Thread: Petrol proof adhesive
09/09/2018 13:51:21

JB Weld (not the quick one) is advertised as 100% resistant to petrol once fully cured.

Thread: Yet another parting tool question...
08/09/2018 22:50:04
Posted by Robin Graham on 01/09/2018 00:16:09:

Thanks for replies. It looks like the answer to my original question about the functional differences between the two specific designs of tool I was asking about is that the blade type (first pic) has the obvious advantage of being able to cut deeper, but the clamp type (same insert, as JasonB pointed out) has perhaps more sideways rigidity. And less overhang from the cross slide centre line.

Robin

Edited By Robin Graham on 01/09/2018 00:17:55

Edited By Robin Graham on 01/09/2018 00:19:00

The grooving holder has a positive stop behind the insert to give consistently very accurate depths to the grooves you would cut. The parting holder has no stop, so the seating depth of the insert can be affected by the cutting forces. You might start cutting a groove at the required depth but high cutting forces would cause it to sink back in the seat and then your grooves would be shallow.

Thread: Never Throw Anything Away
05/09/2018 18:14:05

I have a hoarder friend who never disposes of anything. He's not one of these people you see on TV with piles of junk filling every room, he just slowly collects mostly good/great stuff but won't ever let anything go. For example he has a Mk1 Capri he built and tuned when he was in his 30's which hasn't seen daylight in the 15 years that I've known him. It's worth a serious bit of wedge now but he'll never sell it.

I work on a '2 year rule'. If I have something that hasn't been used or utilised in the last 2 years, I get rid of it. Some certain things like tools are exempt but otherwise out it goes to make room for more useful stuff.

Thread: Come on you clever people
05/09/2018 07:20:11
Posted by Neil Wyatt on 04/09/2018 20:24:55:

There's also the amateur version

www.lightningmaps.org/blitzortung/europe/index.php?bo_page=map&bo_showmap=0&bo_period=12&lang=en

Neil

 

Or the REALLY amateur version...

https://www.youtube.com/watch?v=3_8OhjmWR0s

Edited By Pete Rimmer on 05/09/2018 07:20:47

Thread: marking / layout blue
02/09/2018 14:47:45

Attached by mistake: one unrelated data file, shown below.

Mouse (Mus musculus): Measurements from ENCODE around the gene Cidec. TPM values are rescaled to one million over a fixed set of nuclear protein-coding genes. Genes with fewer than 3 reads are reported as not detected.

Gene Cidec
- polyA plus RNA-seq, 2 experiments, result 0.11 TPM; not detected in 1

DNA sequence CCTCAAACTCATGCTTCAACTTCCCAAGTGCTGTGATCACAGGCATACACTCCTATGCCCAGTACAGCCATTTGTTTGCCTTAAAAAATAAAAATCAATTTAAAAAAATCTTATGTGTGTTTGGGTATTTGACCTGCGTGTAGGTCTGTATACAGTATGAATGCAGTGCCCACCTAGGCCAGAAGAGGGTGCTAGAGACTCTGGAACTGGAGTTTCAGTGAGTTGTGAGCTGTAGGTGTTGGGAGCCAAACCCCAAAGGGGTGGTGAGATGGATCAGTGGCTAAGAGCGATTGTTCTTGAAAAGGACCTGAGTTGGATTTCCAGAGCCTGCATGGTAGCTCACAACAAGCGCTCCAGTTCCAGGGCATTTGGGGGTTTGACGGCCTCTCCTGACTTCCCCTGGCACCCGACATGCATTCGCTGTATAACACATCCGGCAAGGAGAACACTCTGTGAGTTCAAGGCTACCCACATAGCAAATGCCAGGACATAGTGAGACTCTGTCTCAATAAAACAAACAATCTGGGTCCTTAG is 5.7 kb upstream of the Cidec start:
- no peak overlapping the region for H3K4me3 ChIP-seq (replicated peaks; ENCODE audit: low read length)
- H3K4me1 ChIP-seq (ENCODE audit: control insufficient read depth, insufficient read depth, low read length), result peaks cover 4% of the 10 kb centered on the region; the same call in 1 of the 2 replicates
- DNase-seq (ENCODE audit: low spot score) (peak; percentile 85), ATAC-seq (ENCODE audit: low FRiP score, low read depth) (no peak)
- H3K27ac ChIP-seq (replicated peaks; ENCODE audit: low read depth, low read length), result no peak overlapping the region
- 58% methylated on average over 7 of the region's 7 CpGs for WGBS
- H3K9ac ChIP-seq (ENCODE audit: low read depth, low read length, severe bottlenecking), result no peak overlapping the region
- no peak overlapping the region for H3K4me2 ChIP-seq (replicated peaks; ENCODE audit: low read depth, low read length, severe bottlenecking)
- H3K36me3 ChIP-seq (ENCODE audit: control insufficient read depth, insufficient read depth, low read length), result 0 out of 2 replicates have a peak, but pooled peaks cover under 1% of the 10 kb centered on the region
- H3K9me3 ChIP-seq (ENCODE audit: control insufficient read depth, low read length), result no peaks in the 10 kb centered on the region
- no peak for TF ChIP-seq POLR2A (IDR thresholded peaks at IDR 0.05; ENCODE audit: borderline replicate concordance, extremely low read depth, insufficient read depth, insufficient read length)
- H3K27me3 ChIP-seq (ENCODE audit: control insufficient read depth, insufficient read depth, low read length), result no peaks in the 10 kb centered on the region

Posted by larry phelan 1 on 01/09/2018 18:08:05:

Came across a tin of Stuarts Micometer blue,while looking for something else,so it,s still around.

Bought it years ago,dont remember when I last used it.

Stuarts is still around but it's not layout blue, as I'm sure has already been pointed out. Layout blue dries out fully so it can be handled, engineer's blue is designed not to fully dry out, though if left on over several weeks can be a bit of a bind to remove.

Thread: Flash Steam Hydroplanes
28/08/2018 07:34:31

Yeah that's my bike. It was only the second bike in the UK to crack 200mph on a totally standard engine. I owned it 12 years, started out bog standard, built two whole turbo systems for it and ended up making over 400hp

When I decided to sell it I waited a whole year for the right person to come along. Couldn't be happier for Andy he's a great guy.

27/08/2018 22:39:57
Posted by Windy on 27/08/2018 15:21:50:
Posted by Pete Rimmer on 24/08/2018 09:51:23:

Hey Windy, I see you're into your landspeed racing. Were you at this week's top-speed Tuesday at Elvington?

I go to most of the Top Speed Events at Elvington it's a social meeting for me meeting new enthusiasts and competitors from my era.

At last 2 day event Pete Williams who is only a few months older than me did 180mph a bit slow as has done over 200mph also building a gas turbine 3 three wheel projectile.

Here is a link to Pete's early sprint bike **LINK**

At last Elvington a road legal bike did 258mph set only on a low boost setting 3 higher settings to play with hope it will be back for record attempts next month maybe the Isle of Man steam bike will be there as well.

Last week's meet my old bike was there and it's now-owner cracked 200mph for the first time. I got a nice text off him when I was at work.

I never went to Elvington myself, but I did quite a few top-speed meetings at Woodbridge.

24/08/2018 09:51:23

Hey Windy, I see you're into your landspeed racing. Were you at this week's top-speed Tuesday at Elvington?

Thread: Setting a Machine Vice Parallel on the Mill
23/08/2018 06:52:19

I have a wide piece of ground flat stock that I put between the knee dovetail and the back of the fixed jaw. I push the vice back snug against the plate,use the X and Y screws to position the table under the vice and tighten the bolts. Few things need better accuracy than that but if they do I use a mag mount and DTI on the front face of the fixed jaw.

Thread: Belt Driven Hacksaws -
22/08/2018 21:55:56

Remove the motor pulley and turn the shaft so the keyway is not pointing towards the big pulley. Place a straight edge across the edges of the big pulley so that it extends up to the motor shaft. Put a small square on the straight edge and check if the motor shaft is truly perpendicular to the straight edge, which will make it parallel to the big pulley axis. If it isn't, loosen the motor and adjust it until it is. If the pulleys are now aligned and parallel, the belt will run true.

Once you have the motor pulley parallel to the big pulley use a marker pen to draw marks on the base along the motor feet. Then if you have to adjust the motor to tension the belt you have a visual reference to keep the shafts aligned, you just eyeball the gap from the line to the motor foot.

Thread: Lathe bearing oiler wicks/felt
16/08/2018 21:13:31

I fitted new felt wicks into a 100yr old Cataract lathe yesterday. I used 5mm round F1 felt. I see that there's a guy selling 1/4" diameter for £15 a metre. If you need it flat just flatten it out in some smooth-jawed grips/pliers. Mine needed to be flat one end and round the other where it dipped into the reservoir.